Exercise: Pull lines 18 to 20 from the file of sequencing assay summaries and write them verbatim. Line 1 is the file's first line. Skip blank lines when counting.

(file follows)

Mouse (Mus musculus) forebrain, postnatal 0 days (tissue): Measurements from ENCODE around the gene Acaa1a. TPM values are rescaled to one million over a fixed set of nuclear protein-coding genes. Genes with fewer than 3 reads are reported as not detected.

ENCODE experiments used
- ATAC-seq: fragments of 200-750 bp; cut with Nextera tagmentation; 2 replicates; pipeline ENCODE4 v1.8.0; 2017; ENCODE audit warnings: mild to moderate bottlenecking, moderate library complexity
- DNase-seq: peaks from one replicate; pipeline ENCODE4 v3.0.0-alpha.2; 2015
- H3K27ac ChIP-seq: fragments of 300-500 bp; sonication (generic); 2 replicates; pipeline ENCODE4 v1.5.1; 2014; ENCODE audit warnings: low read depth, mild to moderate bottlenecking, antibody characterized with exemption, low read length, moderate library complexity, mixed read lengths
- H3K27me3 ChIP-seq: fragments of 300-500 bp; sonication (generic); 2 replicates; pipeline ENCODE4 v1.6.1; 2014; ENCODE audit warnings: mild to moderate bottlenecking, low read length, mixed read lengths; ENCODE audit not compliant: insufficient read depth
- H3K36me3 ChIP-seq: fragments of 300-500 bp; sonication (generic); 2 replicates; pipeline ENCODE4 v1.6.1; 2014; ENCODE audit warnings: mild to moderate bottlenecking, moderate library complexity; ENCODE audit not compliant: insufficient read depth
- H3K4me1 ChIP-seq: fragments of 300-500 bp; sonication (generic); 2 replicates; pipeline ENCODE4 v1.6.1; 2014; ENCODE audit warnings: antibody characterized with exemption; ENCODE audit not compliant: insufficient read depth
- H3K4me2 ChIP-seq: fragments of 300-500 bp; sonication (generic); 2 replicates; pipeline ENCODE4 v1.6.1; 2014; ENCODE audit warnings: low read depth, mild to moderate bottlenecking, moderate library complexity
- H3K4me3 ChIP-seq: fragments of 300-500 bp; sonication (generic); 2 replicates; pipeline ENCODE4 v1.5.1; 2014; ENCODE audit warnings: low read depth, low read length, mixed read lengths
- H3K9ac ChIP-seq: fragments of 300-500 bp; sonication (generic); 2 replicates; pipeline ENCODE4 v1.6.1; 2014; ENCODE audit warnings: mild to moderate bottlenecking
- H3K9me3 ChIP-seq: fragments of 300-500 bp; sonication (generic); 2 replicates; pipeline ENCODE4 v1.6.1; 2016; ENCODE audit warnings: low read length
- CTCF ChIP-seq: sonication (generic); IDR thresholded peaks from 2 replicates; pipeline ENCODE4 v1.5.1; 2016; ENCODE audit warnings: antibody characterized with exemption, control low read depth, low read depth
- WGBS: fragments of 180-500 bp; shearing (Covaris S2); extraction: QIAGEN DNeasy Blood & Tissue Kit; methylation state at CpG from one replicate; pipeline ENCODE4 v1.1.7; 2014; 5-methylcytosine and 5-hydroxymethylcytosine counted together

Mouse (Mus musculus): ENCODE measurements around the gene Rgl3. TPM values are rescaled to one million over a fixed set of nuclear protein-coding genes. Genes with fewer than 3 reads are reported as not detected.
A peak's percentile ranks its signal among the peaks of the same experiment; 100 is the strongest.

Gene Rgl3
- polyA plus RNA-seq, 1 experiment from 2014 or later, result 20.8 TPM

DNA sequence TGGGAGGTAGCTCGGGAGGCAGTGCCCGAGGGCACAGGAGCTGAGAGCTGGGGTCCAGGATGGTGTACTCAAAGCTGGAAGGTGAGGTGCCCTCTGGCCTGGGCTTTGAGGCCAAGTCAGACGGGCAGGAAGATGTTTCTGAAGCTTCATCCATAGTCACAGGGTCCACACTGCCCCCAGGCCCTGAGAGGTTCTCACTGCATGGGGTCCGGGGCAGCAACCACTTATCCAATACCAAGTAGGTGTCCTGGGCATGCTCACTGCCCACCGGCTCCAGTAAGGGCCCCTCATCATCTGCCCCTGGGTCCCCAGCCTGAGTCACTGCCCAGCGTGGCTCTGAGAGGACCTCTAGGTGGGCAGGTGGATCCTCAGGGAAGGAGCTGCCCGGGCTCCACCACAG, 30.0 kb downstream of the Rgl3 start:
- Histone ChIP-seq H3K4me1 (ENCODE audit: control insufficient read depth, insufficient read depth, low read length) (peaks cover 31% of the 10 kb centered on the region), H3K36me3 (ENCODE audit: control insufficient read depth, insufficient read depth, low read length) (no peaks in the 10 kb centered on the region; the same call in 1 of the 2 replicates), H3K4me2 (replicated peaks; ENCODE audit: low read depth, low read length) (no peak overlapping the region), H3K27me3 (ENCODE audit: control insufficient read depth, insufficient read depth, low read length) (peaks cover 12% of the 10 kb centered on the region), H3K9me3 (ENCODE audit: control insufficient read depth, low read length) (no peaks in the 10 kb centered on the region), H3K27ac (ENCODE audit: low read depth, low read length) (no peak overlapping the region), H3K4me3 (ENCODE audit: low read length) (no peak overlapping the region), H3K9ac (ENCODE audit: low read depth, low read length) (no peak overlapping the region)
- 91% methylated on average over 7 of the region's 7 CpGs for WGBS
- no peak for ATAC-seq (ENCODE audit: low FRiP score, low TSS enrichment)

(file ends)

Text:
- polyA plus RNA-seq, 1 experiment from 2014 or later, result 20.8 TPM

DNA sequence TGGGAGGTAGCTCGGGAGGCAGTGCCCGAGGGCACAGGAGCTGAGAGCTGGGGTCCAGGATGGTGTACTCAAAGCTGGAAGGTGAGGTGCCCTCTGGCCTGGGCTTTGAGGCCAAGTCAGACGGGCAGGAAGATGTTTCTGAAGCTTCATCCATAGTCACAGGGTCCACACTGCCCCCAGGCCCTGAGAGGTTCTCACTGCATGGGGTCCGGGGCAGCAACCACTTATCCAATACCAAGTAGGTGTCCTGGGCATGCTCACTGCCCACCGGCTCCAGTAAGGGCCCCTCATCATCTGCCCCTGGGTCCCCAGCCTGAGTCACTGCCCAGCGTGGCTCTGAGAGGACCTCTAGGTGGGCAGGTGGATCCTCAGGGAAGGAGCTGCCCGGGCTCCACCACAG, 30.0 kb downstream of the Rgl3 start:
- Histone ChIP-seq H3K4me1 (ENCODE audit: control insufficient read depth, insufficient read depth, low read length) (peaks cover 31% of the 10 kb centered on the region), H3K36me3 (ENCODE audit: control insufficient read depth, insufficient read depth, low read length) (no peaks in the 10 kb centered on the region; the same call in 1 of the 2 replicates), H3K4me2 (replicated peaks; ENCODE audit: low read depth, low read length) (no peak overlapping the region), H3K27me3 (ENCODE audit: control insufficient read depth, insufficient read depth, low read length) (peaks cover 12% of the 10 kb centered on the region), H3K9me3 (ENCODE audit: control insufficient read depth, low read length) (no peaks in the 10 kb centered on the region), H3K27ac (ENCODE audit: low read depth, low read length) (no peak overlapping the region), H3K4me3 (ENCODE audit: low read length) (no peak overlapping the region), H3K9ac (ENCODE audit: low read depth, low read length) (no peak overlapping the region)